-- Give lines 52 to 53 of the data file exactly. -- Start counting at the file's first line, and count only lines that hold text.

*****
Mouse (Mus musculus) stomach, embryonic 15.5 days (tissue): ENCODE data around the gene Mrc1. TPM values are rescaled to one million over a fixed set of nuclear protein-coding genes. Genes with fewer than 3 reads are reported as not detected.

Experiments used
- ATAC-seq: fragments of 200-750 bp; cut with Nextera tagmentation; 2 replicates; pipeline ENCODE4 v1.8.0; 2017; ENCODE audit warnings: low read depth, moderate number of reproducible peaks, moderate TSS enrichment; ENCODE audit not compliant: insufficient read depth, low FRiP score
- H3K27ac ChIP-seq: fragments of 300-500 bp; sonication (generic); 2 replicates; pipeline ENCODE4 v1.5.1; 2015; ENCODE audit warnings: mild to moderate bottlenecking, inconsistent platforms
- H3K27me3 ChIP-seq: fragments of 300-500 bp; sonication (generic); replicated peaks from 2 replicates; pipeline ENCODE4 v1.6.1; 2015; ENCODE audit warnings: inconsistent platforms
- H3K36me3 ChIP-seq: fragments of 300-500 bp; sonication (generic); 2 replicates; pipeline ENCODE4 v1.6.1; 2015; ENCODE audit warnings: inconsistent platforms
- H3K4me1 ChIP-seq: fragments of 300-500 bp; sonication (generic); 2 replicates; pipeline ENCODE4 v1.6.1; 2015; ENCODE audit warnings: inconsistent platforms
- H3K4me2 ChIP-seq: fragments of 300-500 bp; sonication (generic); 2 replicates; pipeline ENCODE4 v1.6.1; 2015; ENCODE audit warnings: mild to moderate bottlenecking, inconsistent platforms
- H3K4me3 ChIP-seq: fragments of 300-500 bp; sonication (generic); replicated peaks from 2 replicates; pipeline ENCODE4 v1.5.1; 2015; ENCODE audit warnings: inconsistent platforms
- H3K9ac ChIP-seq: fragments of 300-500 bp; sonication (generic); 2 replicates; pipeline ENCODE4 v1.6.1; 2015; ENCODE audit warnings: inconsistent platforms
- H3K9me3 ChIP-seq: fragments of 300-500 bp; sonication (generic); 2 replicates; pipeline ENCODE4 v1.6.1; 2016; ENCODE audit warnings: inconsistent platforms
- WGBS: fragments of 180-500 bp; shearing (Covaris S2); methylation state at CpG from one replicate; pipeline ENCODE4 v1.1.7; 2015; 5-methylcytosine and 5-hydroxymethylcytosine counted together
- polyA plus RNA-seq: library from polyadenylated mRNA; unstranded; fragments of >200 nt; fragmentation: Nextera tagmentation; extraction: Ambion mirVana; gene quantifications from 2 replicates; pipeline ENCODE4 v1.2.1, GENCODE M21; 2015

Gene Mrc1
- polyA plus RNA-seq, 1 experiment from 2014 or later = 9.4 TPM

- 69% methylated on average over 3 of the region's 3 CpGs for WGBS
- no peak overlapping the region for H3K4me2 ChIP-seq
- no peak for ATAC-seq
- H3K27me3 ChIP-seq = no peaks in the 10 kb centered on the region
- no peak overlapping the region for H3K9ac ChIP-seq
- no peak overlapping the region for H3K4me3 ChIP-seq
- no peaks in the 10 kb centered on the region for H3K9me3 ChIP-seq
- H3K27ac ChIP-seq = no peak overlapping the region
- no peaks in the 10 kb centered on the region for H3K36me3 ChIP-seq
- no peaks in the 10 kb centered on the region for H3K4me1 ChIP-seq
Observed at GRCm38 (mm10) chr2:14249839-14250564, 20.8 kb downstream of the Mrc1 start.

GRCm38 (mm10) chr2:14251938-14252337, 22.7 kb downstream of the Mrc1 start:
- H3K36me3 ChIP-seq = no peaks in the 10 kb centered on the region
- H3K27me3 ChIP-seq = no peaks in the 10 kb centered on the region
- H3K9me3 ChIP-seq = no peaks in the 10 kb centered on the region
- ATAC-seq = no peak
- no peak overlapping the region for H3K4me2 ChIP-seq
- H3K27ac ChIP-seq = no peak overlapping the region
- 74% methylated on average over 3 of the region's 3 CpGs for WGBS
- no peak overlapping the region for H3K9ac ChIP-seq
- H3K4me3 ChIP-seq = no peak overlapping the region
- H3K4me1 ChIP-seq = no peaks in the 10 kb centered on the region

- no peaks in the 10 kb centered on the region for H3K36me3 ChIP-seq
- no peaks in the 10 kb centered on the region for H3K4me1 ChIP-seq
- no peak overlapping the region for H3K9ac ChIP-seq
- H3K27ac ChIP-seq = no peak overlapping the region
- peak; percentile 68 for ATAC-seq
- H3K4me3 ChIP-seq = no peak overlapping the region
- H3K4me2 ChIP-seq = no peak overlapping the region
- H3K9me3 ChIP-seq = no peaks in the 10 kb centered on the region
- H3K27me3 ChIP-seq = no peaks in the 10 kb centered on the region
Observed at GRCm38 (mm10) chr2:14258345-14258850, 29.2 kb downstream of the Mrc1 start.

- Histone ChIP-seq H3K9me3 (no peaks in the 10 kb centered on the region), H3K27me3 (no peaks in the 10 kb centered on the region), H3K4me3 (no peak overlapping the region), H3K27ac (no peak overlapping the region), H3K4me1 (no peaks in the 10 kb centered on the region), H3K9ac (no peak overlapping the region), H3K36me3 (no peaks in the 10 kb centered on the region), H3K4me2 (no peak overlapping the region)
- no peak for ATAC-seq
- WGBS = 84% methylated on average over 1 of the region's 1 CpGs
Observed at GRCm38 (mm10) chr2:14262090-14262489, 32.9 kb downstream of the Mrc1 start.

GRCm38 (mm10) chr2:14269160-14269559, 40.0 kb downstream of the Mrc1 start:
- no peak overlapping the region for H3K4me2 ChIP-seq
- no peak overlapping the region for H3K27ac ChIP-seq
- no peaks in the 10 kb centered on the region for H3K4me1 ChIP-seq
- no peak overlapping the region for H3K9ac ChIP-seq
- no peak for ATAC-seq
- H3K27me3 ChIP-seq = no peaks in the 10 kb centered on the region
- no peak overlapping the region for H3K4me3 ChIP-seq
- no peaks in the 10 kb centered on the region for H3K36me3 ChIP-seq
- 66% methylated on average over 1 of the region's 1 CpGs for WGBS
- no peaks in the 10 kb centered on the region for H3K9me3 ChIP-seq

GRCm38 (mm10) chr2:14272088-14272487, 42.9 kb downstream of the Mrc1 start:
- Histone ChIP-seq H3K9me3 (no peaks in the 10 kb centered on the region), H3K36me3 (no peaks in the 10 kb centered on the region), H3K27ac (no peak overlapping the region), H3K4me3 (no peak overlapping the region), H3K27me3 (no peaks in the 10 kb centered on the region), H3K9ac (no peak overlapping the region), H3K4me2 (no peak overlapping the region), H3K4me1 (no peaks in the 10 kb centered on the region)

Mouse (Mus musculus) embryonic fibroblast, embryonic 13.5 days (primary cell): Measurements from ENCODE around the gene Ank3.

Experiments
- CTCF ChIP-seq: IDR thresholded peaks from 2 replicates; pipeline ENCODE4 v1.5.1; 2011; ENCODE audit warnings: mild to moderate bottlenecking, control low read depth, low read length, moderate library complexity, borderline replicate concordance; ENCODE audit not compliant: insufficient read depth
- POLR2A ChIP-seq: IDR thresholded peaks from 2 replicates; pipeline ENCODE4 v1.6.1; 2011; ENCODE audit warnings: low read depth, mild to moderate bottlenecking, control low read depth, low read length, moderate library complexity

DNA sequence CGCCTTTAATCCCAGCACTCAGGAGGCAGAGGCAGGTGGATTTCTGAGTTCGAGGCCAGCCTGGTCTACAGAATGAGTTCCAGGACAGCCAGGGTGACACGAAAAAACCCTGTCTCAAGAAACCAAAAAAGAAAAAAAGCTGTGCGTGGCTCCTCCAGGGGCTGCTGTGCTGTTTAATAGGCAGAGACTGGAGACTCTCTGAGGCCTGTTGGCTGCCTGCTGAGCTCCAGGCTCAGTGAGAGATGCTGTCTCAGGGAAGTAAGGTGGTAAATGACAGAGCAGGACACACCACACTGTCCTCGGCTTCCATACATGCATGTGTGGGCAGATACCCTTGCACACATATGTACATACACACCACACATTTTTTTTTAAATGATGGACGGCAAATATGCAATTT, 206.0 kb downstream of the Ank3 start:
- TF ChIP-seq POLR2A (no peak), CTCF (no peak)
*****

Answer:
GRCm38 (mm10) chr2:14269160-14269559, 40.0 kb downstream of the Mrc1 start:
- no peak overlapping the region for H3K4me2 ChIP-seq